Learn to Setup CUPS Printer Admin Web GUI for Remote Access
In this quick tutorial, we’ll show you how you can allow web UI access for an existing CUPS installation.
CUPS stands for Common UNIX Printing System
There are two ways to manage your printers on Linux environment:
- First, from web UI, you can manage your printers interactively
- Second, from command line, using lpadmin command, you can configure your printer and manage the print queues
In one of our previous tutorial, we discussed about how to add new printer, change the printer settings, and manipulate print queues using 12 examples of lpadmin command on Linux.
Allow Local Subnet to Access Printer Web GUI
Add the local desktop IP address or the subnet from which you want to access the printer URL, it should look like below in /etc/cups/cupsd.conf
# vi /etc/cups/cupsd.conf..# Restrict access to the server... Order allow,deny Allow 127.0.0.2 Allow your-desktop-client-ip-or-subnet..
Note: In the above, change the “your-desktop-client-ip-or-subnet” to the ip-address of your desktop client. Instead of ip-address, you can also specify the subnet here.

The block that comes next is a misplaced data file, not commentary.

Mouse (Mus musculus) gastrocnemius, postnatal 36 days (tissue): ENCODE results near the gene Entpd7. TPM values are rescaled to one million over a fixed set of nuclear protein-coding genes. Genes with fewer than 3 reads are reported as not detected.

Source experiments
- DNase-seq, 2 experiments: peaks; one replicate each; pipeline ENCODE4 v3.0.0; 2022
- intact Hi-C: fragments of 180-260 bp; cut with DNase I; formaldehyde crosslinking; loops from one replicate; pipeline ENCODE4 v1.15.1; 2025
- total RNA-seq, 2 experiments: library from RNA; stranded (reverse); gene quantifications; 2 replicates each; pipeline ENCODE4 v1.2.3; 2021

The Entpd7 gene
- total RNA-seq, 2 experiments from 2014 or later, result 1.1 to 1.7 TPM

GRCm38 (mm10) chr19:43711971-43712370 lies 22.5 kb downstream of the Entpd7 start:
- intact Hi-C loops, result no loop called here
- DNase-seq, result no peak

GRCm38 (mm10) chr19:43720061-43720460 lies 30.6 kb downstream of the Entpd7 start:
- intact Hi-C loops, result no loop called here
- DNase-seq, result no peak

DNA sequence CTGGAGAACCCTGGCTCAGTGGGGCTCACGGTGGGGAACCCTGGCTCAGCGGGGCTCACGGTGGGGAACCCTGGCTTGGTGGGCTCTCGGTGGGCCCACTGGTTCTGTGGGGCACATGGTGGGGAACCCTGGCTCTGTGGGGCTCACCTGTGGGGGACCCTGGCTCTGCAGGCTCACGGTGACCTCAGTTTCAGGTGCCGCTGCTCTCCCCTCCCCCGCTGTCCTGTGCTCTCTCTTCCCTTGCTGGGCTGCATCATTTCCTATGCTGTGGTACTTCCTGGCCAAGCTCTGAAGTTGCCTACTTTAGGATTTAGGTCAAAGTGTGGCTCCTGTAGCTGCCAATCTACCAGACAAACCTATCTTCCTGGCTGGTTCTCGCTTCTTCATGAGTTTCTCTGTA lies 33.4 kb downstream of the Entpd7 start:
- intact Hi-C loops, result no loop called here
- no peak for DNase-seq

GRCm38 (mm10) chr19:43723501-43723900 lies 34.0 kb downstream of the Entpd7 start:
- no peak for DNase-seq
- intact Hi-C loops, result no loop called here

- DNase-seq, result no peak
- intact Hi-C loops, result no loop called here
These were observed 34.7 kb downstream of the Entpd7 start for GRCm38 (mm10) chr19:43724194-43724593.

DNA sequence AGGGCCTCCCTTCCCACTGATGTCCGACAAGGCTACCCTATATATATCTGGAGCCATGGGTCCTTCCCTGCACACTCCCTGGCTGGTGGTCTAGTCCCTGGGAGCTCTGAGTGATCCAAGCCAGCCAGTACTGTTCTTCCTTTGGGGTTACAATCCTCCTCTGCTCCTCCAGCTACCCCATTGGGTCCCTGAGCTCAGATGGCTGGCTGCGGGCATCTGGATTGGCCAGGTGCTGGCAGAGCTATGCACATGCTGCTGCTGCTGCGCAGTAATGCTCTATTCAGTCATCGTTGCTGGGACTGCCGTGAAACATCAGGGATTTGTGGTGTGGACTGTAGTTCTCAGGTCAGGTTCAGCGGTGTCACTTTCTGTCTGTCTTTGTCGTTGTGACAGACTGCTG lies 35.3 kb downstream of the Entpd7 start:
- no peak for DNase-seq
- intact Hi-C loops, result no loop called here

Restart the CUPS Service
After making the above changes, restart the CUPS service as shown below.
# service cups restartShutting down cupsd doneStarting cupsd done
Manage Printer from Web GUI
All the printer configurations & classes that we setup using lpadmin command line, can also be managed from your browser from the following location:
To configure this URL, you must do the following changes on your /etc/cups/cupsd.conf
Modify the cupsd.conf file, and do the following two changes:
- Comment-out this line: Listen localhost:631
- Add this line Port 631
# vi /etc/cups/cupsd.conf..#Listen localhost:631Port 631Listen /var/run/cups/cups.sock..
CUPS Web UI for Remote Access
After the above changes, you should be able to access the printer from Web URL as shown below:
The following displays all the printers that are connected to your Linux system.
Shared Printer Configuration
You can also enable or disable browsing support in your CUPS.
When you enable the browsing, then this will display the shared printers from your local network.
Add the following entries to your cupsd.conf file if you want Browsing to be turned on.
# vi /etc/cups/cupsd.conf..Browsing OnBrowseOrder allow,denyBrowseAllow allBrowseAddress your-desktop-client-ip-or-subnet..
Note: Change the your-desktop-client-ip-or-subnet to your ip-address accordingly.
When you turn-off browsing, then polling will be enabled automatically. In this case, you’ll not be able to view all the shared printers from your local network. So, you have to poll for it manually.
# vi /etc/cups/cupsd.conf..Browsing Off